Life: A Definition

But there is more to it than that. There is more to the difference between the Torah’s perspective on old age and that of the modern world than the classic dichotomy between body and soul, more than the question of material versus spiritual priority.
At the basis of the institution of retirement is the notion that life is composed of productive and non-productive periods.
The first 20 to 30 years of life are seen as a time of little or no achievement, as a person acquires knowledge and training in preparation for the productive period of life.
The next 30 to 40 years are the time in which his or her creative energies are realized; he now returns what has been invested in him by his now passive elders, and invests, in turn, in the still passive younger generation.
Finally, as he enters his “twilight years,” he puts his period of “real” achievement behind him; he has worked hard “all his life,” so he now ought to settle down and enjoy the fruits of his labors. If the creative urge still agitates his aging body, he is advised to find some harmless hobby with which to fill his time. Indeed, time is now something to be “filled” and gotten over with as he whiles away his days on life’s sidelines, his knowledge and abilities filed away in the attic of old age. He has now returned full circle to his childhood: once again he is a passive recipient in a world shaped and run by the initiative of others.
Torah, however, recognizes no such distinction between life’s phases, for it sees productivity as the very essence of life: the words “a non-productive life-period” are an oxymoron. There are marked differences between childhood, adulthood, etc., but these differ in the manner, not the fact, of a person’s productivity. Retirement and the passive enjoyment of the fruits of one’s labor also have their time and place—in the World to Come. In the words of the Talmud, “Today is the time to do; tomorrow, to reap the reward.” The very fact that G‑d has granted a person a single additional day of bodily life means that he has not yet concluded his mission in life, that there is still something for him to achieve in this world.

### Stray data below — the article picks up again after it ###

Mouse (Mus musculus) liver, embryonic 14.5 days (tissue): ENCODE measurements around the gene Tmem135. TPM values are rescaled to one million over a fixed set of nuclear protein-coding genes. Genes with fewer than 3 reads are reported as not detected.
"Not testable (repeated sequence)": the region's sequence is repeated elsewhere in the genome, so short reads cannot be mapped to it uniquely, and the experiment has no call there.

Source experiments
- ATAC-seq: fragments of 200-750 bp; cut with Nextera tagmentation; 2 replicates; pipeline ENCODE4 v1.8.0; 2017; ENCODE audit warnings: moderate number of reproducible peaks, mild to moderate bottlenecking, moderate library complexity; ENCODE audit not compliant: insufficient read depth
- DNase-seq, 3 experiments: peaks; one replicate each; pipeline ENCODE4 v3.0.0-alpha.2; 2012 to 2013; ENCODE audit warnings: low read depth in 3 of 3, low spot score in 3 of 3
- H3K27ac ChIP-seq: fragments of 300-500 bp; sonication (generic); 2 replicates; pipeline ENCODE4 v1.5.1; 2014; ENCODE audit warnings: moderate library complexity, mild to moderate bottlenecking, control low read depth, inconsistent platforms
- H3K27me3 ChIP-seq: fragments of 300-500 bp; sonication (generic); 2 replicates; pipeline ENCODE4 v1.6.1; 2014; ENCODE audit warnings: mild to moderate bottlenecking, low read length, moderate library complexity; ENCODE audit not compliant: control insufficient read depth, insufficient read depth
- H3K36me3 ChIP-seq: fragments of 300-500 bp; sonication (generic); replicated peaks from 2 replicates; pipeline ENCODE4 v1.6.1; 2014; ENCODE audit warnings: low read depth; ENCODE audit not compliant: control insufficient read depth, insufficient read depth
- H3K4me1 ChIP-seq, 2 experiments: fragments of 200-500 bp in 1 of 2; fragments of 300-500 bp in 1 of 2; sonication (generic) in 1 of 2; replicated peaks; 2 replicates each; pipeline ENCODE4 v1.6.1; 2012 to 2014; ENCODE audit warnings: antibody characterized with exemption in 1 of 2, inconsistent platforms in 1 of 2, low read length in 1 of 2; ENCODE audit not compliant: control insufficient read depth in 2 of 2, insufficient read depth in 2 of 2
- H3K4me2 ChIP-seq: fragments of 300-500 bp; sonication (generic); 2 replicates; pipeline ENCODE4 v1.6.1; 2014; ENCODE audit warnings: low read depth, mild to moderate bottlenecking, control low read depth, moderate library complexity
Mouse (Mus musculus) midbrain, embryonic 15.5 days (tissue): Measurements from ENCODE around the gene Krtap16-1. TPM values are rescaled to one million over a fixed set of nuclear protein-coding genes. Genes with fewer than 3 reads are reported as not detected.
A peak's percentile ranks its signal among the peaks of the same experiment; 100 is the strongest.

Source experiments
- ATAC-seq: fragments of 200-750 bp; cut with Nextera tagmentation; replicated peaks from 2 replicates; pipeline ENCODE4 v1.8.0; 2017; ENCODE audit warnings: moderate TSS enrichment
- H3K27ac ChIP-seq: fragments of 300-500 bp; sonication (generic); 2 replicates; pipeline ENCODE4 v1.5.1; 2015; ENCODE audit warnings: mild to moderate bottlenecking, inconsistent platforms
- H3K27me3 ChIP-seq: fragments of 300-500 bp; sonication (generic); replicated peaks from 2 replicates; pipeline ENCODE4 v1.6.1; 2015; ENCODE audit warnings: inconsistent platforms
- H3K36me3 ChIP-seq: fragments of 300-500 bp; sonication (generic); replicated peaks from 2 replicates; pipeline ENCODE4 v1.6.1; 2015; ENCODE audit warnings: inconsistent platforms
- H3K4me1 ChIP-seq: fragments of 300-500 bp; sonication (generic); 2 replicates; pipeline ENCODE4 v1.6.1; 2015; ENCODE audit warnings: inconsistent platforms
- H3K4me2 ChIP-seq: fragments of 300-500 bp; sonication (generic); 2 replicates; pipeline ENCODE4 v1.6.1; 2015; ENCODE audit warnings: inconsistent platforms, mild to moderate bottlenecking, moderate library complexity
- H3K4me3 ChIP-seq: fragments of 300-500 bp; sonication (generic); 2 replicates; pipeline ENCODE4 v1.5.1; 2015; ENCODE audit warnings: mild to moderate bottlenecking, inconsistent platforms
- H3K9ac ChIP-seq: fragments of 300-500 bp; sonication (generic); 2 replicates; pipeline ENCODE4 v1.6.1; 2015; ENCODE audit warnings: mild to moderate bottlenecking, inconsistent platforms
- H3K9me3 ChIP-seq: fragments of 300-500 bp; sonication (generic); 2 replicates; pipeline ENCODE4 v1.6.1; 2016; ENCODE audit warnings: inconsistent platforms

Thus, the aphorism that “man is born to toil” (Iyov 5:7) expresses a most basic fact of human nature. A person experiences true satisfaction only from something he has earned by his own effort and initiative; undeserved gifts and handouts (“the bread of shame” in Kabbalistic terminology) are unfulfilling and dehumanizing. As the Talmud observes, “a person would rather a single measure of his own grain than nine measures of his fellow’s.”
A working adult, burdened by the demands of life, may nostalgically reminisce on his childhood “paradise” as a time of freedom from responsibility and toil. As a child, however, he disdained such paradise, desiring only to do something real and creative. Challenge a child with responsibility, and he’ll flourish; cast him as a passive, unproductive recipient of “education,” and he’ll grow despondent and rebellious. For the child, too, is alive, and therefore craves achievement; from the moment of birth he is already actively influencing his surroundings, if only by stimulating his parents with his thirst for knowledge and affection.
The same is true of adults of all ages. The promise of a “happy retirement” is a cruel myth: the very nature of human life is that man knows true happiness only when creatively contributing to the world he inhabits. The weakened physical state of old age (or illness, G‑d forbid) is not a sentence of inactivity, but a challenge to find new—and superior—venues of achievement.


Indeed, such is human nature: life has meaning only when it is productive. But why? Why was the human being so constructed?
Because G‑d created man to be His partner in creation.
The Midrash tells us that “G‑d says to the righteous: Just as I am a creator of worlds, you, too, should do so.” The Midrash also recounts an exchange between a Greek philosopher and the Talmudic sage Rabbi Hoshiah: “If circumcision is desirable to G‑d,” asked the Western thinker, “why didn’t He create Adam circumcised?” Replied Rabbi Hoshiah: “Everything that was created in the six days of creation requires adjustment and improvement by man: the mustard seed must be sweetened, wheat must be milled . . .” G‑d specifically created an unfinished world for man to develop and perfect.